allomorphism

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allomorphism

[‚a·lə′mȯr‚fiz·əm]
(mineralogy)
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7) Interestingly, Baydimirova (2010) considers o--and ob(o)--in Russian allomorphs of the same prefix, although they add rather different meanings to some verbs and yield minimal pairs.
The syntactic and semantic differences between the two sets of forms may be illustrated with the following examples from Romanian, in which te is the unstressed and tine the stressed allomorph of the accusative case of the second person singular pronoun.
Nouns of this group regularly attached the allomorph -u in the nominative plural and the accusative plural (cf.
Besides this oscillation in the use of the indicative II in some varieties Of LGA, verbal stems with a final vowel were also inflected either with the allomorph -i, which originally combined with verbal stems ending in a consonant, or with the allomorph -w, which originally occurred with stems ending in a vowel: "ko sekoi ou kosekou" 'here it is'(VPB, p.
The third person non-singular allomorph undergoes changes according to the phonological environments.
The OIA lemma is found in ali NIA branches; however note that allomorphs with an (sometimes aspirated) affricate instead of a sibilant and with o instead of a are limited to the north-west.
1) Following the TAGH-approach [11], we model Croatian morphology by referring exclusively to morphotactic regularities, using morpheme and allomorph sets and regular morphological rules, such that a deterministic finite state transducer (FST) can be generated.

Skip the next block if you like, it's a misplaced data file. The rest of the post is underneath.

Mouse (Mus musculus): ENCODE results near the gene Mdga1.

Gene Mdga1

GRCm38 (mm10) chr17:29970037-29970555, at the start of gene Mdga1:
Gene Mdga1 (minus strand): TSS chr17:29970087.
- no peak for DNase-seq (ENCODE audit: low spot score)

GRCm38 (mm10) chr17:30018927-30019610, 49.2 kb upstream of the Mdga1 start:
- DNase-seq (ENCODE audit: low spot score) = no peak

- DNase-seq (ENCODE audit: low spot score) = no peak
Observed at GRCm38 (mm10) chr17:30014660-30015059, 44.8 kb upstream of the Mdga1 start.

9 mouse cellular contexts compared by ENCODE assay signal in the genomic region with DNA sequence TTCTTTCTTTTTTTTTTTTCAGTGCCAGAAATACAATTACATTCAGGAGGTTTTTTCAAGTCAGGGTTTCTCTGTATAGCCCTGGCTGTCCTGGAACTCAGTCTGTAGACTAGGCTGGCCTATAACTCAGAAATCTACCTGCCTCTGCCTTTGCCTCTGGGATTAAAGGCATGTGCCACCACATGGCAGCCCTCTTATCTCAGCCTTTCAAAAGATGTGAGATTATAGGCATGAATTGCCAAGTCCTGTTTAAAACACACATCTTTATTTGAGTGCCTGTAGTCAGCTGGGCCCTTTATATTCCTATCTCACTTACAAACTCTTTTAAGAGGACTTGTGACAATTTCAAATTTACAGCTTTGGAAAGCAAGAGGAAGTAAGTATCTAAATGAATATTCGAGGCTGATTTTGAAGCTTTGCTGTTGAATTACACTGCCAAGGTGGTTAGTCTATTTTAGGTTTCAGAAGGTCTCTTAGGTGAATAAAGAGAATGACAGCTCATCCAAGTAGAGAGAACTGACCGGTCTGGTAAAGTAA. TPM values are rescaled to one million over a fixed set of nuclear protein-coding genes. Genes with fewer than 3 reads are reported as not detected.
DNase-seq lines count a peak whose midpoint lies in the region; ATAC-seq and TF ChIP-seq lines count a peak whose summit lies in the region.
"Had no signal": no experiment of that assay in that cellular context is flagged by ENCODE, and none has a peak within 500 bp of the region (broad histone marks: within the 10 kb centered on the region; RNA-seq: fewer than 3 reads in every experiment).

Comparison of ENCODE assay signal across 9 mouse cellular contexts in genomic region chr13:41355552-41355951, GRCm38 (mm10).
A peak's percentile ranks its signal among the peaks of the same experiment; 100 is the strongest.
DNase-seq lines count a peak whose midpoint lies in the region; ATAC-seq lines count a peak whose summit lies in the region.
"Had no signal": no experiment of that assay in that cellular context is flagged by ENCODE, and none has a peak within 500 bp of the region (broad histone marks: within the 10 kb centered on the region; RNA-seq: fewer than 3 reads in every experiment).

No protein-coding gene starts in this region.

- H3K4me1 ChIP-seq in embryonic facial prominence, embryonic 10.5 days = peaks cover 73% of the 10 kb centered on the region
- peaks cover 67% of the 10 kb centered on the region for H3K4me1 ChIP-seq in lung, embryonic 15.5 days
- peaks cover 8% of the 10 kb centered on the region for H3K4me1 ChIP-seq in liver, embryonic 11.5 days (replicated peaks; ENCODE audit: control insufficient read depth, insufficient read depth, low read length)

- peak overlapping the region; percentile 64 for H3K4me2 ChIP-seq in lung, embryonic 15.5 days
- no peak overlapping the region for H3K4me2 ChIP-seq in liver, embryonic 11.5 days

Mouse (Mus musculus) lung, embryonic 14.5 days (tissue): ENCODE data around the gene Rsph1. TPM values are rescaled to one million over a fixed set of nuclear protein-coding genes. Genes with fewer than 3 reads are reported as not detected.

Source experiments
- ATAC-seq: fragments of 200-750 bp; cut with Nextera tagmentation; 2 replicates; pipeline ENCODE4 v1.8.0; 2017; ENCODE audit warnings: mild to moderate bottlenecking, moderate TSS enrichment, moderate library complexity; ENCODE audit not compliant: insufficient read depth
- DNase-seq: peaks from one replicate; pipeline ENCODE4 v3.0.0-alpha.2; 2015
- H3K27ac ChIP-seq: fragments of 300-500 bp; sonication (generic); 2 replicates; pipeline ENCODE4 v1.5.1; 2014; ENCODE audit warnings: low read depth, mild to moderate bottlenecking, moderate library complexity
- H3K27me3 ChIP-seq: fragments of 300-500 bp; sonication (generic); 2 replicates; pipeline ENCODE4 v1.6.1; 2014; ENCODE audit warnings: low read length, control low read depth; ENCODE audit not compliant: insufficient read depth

5) The journey of Telemachus is an allomorph of a different, though no less common, tale: that of a young hero, an only son, whose father has for some reason been long absent, who sets out on his first exploits to "win his spurs"; these exploits often entail the youth's searching for his father, rescuing him, and bringing him home.
This analysis suffers from two major shortcomings: first, as is well-known, Dutch -er has an allomorph -aar that surfaces under the same phonological conditions as the long form -aarster in (6a).
52) Here se is an allomorph of le, which is used whenever le is contiguous to a third person accusative clitic.
15) On the basis of research results covering various periods in the history of English as well as studies on varieties of English, they maintain that weren't generalization is a relatively recent process in the history of vernacular English: for instance, Nevalainen's (2006) study shows no attestations of nonstandard were in negative contexts (albeit negative constructions were generally rare) in the Corpus of Early English Correspondence, covering the time span 1410-1681; no nonstandard usages of the negative allomorph at issue were attested in the speech of early British emigrants to New Zealand, either (Hay--Schreier 2004: 228, in Cheshire and Fox 2008: 3).